Ady Barkan, the progressive activist who became a vocal champion for single payer health care after receiving a diagnosis of the terminal neurodegenerative disease A.L.S. in 2016, is scheduled to deliver a highly anticipated speech Tuesday evening at the Democratic National Convention.
Mr. Barkan, one of the few progressives to have a speaking spot this week, has a knack for blending his personal story with a call to action. He endorsed Senator Elizabeth Warren of Massachusetts in the presidential primary and has called for former Vice President Joseph R. Biden Jr. to support “Medicare for all,” which Mr. Biden has rejected.
In an email exchange with The Times this week, Mr. Barkan explained why he’s supporting Mr. Biden in the general election and where he sees the push for single payer health care going in a moderate Democratic administration. Mr. Barkan’s political group, Be a Hero, has made flipping the Senate its top priority this November, and has targeted races in Arizona and Maine while also pushing for the elimination of the filibuster.
This interview has been edited and condensed.
I want to start with your address to the D.N.C. I know you’ve been an advocate for Medicare for all. What will your message be to the Democratic Party, particularly as it relates to health care?
I want to convey two ideas: that defeating [President] Trump is essential, even if you don’t love Joe Biden, and that none of our struggles will be over after this election. We need to keep on keepin’ on.
On health care, I support Medicare for all, and Joe Biden obviously doesn’t. Many Democratic voters agree with me, as evidenced by the overwhelming support in the exit polls during the primaries. And the pandemic and depression have proven how dangerous it is to tie insurance to employment. But we obviously have work to do to convince the leadership of the Democratic Party to shift its perspective on this.
So, my message is that we have to keep on fighting so that everyone can get the health care they need, regardless of their employment status or ability to pay.
That was my next question. If I am not mistaken, Joe Biden did not meet with you early during the primary, as other candidates did. He talked with you after the nomination was wrapped up. He remains opposed to Medicare for all, but you have endorsed him.
Do you have confidence that the Democratic Party under Joe Biden is movable on Medicare for all? Do you worry that the party leadership will embrace you, but reject the policies you advocate?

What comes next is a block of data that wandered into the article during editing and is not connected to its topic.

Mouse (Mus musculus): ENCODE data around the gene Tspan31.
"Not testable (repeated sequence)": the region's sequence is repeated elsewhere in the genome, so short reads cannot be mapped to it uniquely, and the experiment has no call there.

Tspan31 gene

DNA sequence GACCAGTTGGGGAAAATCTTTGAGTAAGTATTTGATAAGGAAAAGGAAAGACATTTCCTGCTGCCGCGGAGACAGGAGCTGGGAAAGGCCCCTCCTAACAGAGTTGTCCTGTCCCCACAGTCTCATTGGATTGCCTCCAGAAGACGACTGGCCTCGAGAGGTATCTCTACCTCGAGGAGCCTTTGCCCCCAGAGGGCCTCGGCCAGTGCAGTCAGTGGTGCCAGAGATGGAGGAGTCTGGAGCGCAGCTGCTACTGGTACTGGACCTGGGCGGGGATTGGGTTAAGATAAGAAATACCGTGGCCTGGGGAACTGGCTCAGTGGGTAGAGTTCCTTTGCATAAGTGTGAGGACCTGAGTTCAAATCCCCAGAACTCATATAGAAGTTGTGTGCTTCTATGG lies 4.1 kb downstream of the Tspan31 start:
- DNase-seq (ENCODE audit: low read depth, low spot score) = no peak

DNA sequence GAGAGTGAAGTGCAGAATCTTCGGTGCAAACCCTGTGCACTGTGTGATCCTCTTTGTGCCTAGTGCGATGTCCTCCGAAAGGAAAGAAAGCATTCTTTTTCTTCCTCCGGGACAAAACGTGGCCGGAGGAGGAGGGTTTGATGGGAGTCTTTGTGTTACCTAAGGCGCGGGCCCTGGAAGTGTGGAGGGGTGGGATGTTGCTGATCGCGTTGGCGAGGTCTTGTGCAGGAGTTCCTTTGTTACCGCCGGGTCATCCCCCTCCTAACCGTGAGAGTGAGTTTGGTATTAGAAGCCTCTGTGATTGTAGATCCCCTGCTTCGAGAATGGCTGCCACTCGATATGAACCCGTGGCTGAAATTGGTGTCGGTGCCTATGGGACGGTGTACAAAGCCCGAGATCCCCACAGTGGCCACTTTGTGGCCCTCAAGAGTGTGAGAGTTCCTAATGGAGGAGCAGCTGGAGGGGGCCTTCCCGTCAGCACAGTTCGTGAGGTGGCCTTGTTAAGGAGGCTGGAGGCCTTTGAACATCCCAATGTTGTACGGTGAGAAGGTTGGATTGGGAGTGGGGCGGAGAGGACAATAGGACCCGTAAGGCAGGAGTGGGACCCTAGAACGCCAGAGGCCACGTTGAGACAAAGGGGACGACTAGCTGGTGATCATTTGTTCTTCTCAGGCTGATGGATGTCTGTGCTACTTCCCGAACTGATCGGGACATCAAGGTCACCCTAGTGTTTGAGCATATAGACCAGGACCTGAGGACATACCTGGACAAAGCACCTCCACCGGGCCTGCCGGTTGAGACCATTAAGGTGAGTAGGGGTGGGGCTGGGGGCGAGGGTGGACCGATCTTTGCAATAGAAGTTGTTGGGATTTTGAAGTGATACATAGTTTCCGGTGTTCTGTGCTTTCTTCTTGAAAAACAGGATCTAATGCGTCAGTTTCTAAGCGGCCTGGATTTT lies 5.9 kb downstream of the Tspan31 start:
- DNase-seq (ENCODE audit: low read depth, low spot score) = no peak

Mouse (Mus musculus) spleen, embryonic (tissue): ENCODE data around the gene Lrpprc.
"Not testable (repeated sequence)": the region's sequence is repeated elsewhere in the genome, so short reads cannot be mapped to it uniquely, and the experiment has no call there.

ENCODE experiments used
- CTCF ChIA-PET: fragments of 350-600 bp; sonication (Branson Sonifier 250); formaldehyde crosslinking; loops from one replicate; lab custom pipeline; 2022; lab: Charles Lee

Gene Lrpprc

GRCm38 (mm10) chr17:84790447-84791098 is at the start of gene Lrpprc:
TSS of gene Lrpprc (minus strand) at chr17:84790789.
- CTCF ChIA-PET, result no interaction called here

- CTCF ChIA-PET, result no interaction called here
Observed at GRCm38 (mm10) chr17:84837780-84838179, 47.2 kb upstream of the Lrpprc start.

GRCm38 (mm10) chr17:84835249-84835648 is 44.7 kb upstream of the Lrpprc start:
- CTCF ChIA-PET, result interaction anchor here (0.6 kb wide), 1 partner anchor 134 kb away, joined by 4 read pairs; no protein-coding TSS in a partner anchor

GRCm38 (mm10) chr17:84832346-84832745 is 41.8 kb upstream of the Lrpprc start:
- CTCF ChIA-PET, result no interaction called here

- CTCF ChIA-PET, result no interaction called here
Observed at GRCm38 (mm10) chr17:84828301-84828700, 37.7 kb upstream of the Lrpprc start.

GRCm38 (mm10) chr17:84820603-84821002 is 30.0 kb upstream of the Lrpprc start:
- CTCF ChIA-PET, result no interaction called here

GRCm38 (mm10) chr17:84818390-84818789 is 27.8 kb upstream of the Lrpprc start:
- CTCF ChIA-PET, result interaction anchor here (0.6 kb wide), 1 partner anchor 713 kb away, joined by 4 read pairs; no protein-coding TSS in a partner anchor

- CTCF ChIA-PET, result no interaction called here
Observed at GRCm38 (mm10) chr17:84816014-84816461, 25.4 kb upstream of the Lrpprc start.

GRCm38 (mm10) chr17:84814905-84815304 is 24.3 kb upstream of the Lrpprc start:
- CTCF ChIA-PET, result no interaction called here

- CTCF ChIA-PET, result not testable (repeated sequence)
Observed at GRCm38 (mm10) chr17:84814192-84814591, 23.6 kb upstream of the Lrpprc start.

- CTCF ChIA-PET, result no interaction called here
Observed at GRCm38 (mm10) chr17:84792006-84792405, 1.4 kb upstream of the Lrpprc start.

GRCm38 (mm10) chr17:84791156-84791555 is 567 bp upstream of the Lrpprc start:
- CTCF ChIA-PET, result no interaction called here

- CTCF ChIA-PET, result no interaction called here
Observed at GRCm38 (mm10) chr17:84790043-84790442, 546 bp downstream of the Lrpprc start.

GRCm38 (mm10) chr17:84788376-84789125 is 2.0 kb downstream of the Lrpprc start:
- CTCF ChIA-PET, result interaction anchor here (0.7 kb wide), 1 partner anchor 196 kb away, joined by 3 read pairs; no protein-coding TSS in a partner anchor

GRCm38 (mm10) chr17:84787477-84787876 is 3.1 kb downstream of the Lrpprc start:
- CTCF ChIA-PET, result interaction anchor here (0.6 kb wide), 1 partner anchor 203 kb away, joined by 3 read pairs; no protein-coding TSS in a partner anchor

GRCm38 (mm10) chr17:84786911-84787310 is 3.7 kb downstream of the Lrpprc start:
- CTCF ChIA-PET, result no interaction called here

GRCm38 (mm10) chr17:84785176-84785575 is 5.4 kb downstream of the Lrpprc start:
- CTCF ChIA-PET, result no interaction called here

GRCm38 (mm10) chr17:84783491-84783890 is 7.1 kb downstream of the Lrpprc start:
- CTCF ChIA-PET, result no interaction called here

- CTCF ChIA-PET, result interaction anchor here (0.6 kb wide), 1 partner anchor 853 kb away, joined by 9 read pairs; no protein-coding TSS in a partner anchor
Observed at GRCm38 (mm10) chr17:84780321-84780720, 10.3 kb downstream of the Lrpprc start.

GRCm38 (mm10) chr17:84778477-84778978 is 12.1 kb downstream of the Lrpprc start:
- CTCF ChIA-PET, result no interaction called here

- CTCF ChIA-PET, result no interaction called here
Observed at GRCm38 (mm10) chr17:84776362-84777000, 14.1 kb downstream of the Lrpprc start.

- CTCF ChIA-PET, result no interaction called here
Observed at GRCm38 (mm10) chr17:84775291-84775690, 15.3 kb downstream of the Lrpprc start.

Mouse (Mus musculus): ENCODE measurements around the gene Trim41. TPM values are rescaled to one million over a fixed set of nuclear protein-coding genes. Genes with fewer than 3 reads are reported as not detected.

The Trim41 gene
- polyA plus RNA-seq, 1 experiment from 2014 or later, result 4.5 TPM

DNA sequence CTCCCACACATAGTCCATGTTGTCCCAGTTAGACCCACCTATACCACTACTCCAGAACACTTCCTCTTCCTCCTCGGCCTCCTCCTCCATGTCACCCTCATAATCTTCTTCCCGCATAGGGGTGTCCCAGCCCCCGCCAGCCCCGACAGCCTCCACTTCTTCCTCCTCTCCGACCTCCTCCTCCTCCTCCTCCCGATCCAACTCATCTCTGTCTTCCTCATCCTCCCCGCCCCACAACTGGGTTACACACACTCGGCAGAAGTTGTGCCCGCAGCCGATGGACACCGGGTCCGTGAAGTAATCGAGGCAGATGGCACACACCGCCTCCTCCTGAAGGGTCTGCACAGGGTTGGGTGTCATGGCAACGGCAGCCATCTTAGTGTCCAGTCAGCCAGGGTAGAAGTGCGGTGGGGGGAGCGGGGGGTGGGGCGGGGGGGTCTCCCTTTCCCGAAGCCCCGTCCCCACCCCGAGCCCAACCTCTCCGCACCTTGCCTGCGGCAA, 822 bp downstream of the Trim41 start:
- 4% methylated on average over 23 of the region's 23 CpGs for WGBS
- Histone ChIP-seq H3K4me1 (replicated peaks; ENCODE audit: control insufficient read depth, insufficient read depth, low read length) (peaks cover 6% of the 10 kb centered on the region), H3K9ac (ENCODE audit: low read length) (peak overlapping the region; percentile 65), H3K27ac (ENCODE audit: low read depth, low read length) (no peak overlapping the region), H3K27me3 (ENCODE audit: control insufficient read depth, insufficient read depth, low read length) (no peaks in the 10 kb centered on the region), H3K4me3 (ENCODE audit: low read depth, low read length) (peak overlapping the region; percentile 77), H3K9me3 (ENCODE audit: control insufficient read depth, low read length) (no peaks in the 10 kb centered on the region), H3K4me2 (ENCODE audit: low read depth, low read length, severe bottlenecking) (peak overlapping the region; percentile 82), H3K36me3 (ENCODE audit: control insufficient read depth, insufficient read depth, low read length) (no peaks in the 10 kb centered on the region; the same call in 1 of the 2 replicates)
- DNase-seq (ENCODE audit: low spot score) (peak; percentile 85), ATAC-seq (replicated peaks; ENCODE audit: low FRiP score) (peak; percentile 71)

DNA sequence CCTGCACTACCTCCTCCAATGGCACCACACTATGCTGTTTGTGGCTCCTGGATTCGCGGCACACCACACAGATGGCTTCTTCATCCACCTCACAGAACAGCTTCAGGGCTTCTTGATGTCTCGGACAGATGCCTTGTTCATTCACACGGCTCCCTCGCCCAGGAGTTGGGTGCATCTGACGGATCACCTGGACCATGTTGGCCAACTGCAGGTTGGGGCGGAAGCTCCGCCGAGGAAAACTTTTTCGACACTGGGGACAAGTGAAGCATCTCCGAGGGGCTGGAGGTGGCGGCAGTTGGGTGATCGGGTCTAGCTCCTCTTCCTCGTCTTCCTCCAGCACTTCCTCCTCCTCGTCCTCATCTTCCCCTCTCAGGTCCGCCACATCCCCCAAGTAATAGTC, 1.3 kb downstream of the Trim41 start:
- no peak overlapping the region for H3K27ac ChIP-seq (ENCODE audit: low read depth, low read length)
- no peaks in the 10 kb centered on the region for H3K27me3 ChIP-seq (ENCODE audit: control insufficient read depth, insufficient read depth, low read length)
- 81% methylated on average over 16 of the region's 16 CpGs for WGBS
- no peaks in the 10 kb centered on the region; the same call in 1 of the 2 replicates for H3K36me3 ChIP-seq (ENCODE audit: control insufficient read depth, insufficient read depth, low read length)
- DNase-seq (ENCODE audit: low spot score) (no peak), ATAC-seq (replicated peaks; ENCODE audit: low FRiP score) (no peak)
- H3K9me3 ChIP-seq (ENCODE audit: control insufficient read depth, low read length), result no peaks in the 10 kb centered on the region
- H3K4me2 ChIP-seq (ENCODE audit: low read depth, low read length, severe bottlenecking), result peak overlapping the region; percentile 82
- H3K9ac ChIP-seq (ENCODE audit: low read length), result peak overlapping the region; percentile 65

I definitely don’t want to be co-opted! Obviously, we can’t accomplish anything good with Republicans in control. So I see my role, and the role of the progressive movement, as trying to get more and better Democrats elected to office, and then pushing hard to get them to promote justice and equity when they get there.
I think we have seen the Democratic Party become much more progressive over the past decade, and we can keep building on that success. I am hopeful that we can leverage our power in the House to pass strong legislation, pressure the Senate to act, including by getting rid of the filibuster, and put transformative bills on President Biden’s desk.
One thing I know some progressive groups worry about is that people will go “back to normal” if President Trump is removed from office, and that the energy and money that have fueled some progressive victories in the last four years will dry up. Does that worry you?
I think that is a critical concern. But I am hopeful that the progressive movement is much more powerful and sophisticated than we were in 2009, when [former President Barack] Obama took office. We saw that without movement energy then, not nearly enough was accomplished.
Climate change, immigration reform, workers rights, gun control, even a public option health insurance. None of this happened, because of the filibuster and because the progressive movement didn’t pressure Obama to act quickly.
I don’t think that we will make the same mistake. The movement for Black lives, for example, understands very clearly that it is Democratic mayors and city councils that are funding and protecting the police state. And, everyone understands that President Biden will need to be pushed to be the transformative president America needs.
So, yeah. I am worried that people will go back to normal. But I am hopeful that they won’t.
Looking back, are there lessons progressives should take from this year’s primary?
That is a hard question. I do think that the pandemic proves the need for the political revolution that Bernie Sanders offered and the big structural changes that Elizabeth Warren laid out in such detail. I do think that had the pandemic come a few months earlier, we would have gotten a different result in the primary.
But, Franklin Roosevelt did not run as a progressive reformer in 1932. Lyndon Johnson was a Southern segregationist for the first two decades of his career, until he began to transform himself in the late ’50s. Even Abraham Lincoln was a moderate compromise candidate for the Republican Party in 1860. And yet, all three presided over bursts of social, legal and political revolutions because the American people demanded them. I hope that the same can be true of President Biden.
So many of your answers are optimistic. What informs this hope? Both politically and personally?
I look at the freedom fighters past and present. People have endured such tremendous suffering, overcome such enormous structural obstacles. The human spirit is inspiringly robust.
Hope is not a state of mind. It is a state of action. It is in the praxis of resistance, solidarity and love that we can find a path to a brighter world. That is how I get through the darkness.